The teacher-led session was so interactive that I knew we could never reproduce the face-to-face time with each other. I decided to give EDpuzzle a try since hearing the excitement from our teacher AND because she had praised the ease of using it. I needed easy during this busy time of the year! 

Knowing that I was going to need a video of the collaboration hour, I had two plans for recording the session. We used a Swivl to record it, and we also had our tech guys to record it. I really liked the recording done by our tech guys, so I took that video and uploaded it to Youtube. 

All I needed to do was paste the link to the Youtube video into EDpuzzle, and I was ready to create. 


EDpuzzle allows you to insert voiceovers, comments, and "quiz" questions. For the flipped PD, I simply watched the video and wherever the teacher asked the group questions, I would insert a quiz question. 


To "grade" the participants, I simply go each person's progress page and I can see how many times they watched each section, the percentage of video watched at that time, and I can also leave a comment about each answer.

I've had great feedback from participants who weren't able to attend the live session and had to do the EDpuzzle flipped PD. They have found it easy to use, and they like the feature that allows them to work at their own pace and not have to finish the session in on sitting.



Another feature I should mention even though I don't use it is the ease of integration with Google Classroom. If you're an administrator and you use a Google Classroom with your teachers, you could easily share this with everyone in the class with one click. 

If you can't see the video above on your device, click here to watch:  https://www.youtube.com/watch?v=OVQgt1HIClU

I've created a Google Slideshow of instructions if you decide to try using EDpuzzle. Just click the picture below to access the slides.



What other tools are used to FLIP the PD at your school? Does EDpuzzle sound like something you want to try? I'd love to hear your thoughts!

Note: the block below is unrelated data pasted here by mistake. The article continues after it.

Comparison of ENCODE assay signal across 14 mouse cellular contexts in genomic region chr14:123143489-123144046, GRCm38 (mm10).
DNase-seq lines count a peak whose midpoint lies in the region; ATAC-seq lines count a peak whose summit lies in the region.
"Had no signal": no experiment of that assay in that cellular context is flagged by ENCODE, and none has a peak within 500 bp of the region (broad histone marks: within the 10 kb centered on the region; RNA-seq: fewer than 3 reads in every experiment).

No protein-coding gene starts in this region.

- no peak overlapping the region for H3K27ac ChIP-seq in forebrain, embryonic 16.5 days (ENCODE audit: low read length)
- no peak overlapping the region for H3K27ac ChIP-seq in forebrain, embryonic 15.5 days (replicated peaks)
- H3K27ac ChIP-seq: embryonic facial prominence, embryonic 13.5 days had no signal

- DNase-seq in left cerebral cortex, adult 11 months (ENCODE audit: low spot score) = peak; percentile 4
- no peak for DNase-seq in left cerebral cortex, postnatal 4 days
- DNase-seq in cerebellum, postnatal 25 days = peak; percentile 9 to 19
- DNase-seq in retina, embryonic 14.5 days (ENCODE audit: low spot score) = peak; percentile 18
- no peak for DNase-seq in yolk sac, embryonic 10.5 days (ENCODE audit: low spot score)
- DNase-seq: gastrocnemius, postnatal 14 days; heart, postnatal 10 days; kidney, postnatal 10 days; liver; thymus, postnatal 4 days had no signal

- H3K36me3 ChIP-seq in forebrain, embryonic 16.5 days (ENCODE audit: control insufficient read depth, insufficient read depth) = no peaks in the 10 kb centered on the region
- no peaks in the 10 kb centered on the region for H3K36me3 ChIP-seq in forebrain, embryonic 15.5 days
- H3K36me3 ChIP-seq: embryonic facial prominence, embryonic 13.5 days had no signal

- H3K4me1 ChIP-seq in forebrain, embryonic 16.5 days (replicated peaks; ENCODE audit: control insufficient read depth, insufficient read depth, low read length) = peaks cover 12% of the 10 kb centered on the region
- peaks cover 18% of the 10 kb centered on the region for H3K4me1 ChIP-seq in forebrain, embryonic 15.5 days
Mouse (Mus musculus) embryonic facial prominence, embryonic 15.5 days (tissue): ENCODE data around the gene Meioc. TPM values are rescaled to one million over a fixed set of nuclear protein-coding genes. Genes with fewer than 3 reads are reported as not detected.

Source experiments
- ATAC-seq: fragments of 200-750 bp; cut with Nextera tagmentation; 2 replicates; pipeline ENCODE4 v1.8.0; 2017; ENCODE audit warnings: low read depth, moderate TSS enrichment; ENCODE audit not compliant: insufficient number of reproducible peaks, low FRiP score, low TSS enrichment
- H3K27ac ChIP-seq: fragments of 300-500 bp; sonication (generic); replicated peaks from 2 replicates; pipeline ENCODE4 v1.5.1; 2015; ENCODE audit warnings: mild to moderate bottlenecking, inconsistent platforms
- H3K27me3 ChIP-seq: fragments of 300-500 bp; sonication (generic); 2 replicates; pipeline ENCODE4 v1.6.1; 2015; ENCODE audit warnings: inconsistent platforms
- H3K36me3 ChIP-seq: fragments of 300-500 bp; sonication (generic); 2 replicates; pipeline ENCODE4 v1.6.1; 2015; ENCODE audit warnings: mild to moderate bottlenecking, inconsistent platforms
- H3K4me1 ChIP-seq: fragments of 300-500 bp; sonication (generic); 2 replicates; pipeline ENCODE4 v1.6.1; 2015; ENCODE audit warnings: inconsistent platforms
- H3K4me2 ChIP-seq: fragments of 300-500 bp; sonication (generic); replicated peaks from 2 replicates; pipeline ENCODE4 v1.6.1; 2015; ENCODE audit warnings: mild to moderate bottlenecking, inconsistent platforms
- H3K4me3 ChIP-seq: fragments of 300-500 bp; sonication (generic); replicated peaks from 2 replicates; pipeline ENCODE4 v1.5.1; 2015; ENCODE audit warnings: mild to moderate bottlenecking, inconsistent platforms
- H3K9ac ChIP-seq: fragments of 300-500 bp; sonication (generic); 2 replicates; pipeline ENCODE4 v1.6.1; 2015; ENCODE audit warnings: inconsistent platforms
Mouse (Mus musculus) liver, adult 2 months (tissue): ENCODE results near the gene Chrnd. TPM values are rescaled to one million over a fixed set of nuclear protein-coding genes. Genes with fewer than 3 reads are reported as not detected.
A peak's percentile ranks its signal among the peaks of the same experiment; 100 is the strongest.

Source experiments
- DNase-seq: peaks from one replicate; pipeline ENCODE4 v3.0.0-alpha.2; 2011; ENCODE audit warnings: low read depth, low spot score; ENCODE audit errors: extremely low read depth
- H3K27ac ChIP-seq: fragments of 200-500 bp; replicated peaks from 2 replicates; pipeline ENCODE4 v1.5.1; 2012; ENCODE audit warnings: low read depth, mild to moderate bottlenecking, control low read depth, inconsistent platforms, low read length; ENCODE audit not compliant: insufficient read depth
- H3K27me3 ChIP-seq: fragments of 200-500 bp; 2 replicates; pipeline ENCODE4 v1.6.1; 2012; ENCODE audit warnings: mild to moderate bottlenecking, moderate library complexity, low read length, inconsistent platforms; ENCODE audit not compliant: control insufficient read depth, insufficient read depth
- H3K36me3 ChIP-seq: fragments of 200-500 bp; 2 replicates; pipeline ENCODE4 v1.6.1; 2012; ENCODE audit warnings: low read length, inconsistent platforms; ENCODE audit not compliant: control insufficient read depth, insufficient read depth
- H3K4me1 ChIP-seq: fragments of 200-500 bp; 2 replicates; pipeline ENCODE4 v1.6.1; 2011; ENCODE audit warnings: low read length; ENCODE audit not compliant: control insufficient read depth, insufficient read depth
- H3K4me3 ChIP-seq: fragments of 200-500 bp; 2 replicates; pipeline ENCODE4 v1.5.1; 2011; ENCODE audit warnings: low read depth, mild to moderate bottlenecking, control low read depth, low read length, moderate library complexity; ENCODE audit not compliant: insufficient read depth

Tuesday, November 1, 2016

Should we give second chances to students?


This past weekend I caught up on TV shows I had recorded on my DVR. I find that during the week there is very little time to watch TV, so early morning or in the lull of the weekend afternoons I catch up on some of my favorites. I’ve been watching Grey’s Anatomy since it first started, and I record it now so that I can watch it at my convenience. 

On last week’s episode, there was a scene where a former resident who was fired was returning to the hospital. There was a lot of talk about her return, saying that she didn’t fight hard enough to get into the ER, or study, or prepare. She also drilled through a patient's leg all the way to the table. So why was she back?

Dr. Webber believes in second chances. 

When Arizona (doctor on the show) asks Dr. Webber why he was re-hiring Leah, the former resident who had been fired, he tells Arizona that when Leah left she learned and had proven herself at another hospital. He asked Arizona, “Don’t you believe in second chances?” 

This scene stuck with me, and I replayed it in my head during one of my runs. Dr. Webber and Arizona could both agree that when Leah left, she went on to learn surgical techniques proficiently and had proven herself to be a good surgeon. Dr. Webber and Arizona had different beliefs about whether she should get a second chance at their hospital.


Photo source: Yahoo

What does this have to do with teaching and learning and schools?

What educators believe about students impacts the students' growth and opportunities within the classroom and school. 

How would you answer these scenarios?
What about the science student who didn’t learn how to balance equations the first time around, but a few weeks later is a whiz at it? Should he get the opportunity to re-take a test about balancing equations

How about the student that smarts off to the teacher in class? He serves his consequence of detention. Does the teacher then “write him off” and not try to build a strong relationship with the student after that? Or does he get a second chance?

I bet there are more scenarios that could be written about second chances.

Have you ever been given a second chance? 
Do you think students should get second chances?